Structures of the PutA peripheral membrane flavoenzyme reveal a dynamic substrate-channeling tunnel and the quinone-binding site.
Publication Type:Journal Article
Source:Proc Natl Acad Sci U S A, Volume 111, Issue 9, p.3389-94 (2014)
Keywords:Bacterial Proteins, Benzoquinones, Crystallography, X-Ray, Geobacter, Kinetics, Membrane Proteins, Metabolic Networks and Pathways, Models, Molecular, Multifunctional Enzymes, Proline, Protein Conformation, Scattering, Small Angle, Static Electricity, Substrate Specificity, X-Ray Diffraction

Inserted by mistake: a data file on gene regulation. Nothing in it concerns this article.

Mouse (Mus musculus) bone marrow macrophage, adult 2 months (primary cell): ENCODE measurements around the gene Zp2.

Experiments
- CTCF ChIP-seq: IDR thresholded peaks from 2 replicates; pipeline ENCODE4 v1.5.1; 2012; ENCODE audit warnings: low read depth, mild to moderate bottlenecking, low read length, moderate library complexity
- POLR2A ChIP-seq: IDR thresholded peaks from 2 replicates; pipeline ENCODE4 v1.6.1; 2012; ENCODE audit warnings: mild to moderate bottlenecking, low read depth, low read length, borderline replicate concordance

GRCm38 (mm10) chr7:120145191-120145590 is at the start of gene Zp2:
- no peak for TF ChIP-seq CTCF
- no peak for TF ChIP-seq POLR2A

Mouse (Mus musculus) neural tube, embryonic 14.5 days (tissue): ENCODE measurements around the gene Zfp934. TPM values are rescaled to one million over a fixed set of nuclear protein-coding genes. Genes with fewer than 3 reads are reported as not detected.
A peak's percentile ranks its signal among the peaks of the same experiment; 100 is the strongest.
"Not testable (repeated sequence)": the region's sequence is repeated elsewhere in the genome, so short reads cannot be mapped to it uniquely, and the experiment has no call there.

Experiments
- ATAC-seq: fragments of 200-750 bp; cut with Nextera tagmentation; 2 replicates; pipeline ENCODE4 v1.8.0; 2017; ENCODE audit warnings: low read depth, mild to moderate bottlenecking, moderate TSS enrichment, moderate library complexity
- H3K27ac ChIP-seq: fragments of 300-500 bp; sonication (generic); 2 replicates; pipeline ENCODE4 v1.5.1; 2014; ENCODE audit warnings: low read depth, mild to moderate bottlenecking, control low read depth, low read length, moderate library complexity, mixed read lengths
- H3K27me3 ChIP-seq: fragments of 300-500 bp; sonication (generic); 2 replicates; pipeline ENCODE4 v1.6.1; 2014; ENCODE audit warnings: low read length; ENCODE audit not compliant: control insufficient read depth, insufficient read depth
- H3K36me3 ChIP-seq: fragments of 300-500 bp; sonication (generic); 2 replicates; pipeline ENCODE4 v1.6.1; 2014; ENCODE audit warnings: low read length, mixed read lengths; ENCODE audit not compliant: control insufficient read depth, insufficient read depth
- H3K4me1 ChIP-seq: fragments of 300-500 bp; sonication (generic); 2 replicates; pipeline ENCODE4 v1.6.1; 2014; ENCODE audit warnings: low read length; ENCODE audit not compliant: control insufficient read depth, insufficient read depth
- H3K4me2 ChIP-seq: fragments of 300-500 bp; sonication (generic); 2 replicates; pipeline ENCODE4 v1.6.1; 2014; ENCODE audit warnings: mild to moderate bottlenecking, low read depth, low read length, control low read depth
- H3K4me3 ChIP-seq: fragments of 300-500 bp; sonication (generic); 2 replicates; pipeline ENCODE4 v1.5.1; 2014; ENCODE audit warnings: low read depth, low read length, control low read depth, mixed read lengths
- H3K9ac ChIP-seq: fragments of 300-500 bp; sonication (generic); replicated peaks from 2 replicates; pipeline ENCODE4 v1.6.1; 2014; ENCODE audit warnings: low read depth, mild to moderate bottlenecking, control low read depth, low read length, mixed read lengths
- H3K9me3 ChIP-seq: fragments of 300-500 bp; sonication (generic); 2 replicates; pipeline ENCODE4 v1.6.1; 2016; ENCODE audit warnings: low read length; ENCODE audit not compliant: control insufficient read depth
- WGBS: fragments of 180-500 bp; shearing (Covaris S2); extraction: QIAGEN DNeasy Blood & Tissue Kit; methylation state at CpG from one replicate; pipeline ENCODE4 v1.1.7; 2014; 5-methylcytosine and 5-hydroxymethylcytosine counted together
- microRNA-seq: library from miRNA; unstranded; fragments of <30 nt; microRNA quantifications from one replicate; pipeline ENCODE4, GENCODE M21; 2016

<p>Proline utilization A (PutA) proteins are bifunctional peripheral membrane flavoenzymes that catalyze the oxidation of L-proline to L-glutamate by the sequential activities of proline dehydrogenase and aldehyde dehydrogenase domains. Located at the inner membrane of Gram-negative bacteria, PutAs play a major role in energy metabolism by coupling the oxidation of proline imported from the environment to the reduction of membrane-associated quinones. Here, we report seven crystal structures of the 1,004-residue PutA from Geobacter sulfurreducens, along with determination of the protein oligomeric state by small-angle X-ray scattering and kinetic characterization of substrate channeling and quinone reduction. The structures reveal an elaborate and dynamic tunnel system featuring a 75-Å-long tunnel that links the two active sites and six smaller tunnels that connect the main tunnel to the bulk medium. The locations of these tunnels and their responses to ligand binding and flavin reduction suggest hypotheses about how proline, water, and quinones enter the tunnel system and where L-glutamate exits. Kinetic measurements show that glutamate production from proline occurs without a lag phase, consistent with substrate channeling and implying that the observed tunnel is functionally relevant. Furthermore, the structure of reduced PutA complexed with menadione bisulfite reveals the elusive quinone-binding site. The benzoquinone binds within 4.0 Å of the flavin si face, consistent with direct electron transfer. The location of the quinone site implies that the concave surface of the PutA dimer approaches the membrane. Altogether, these results provide insight into how PutAs couple proline oxidation to quinone reduction.</p>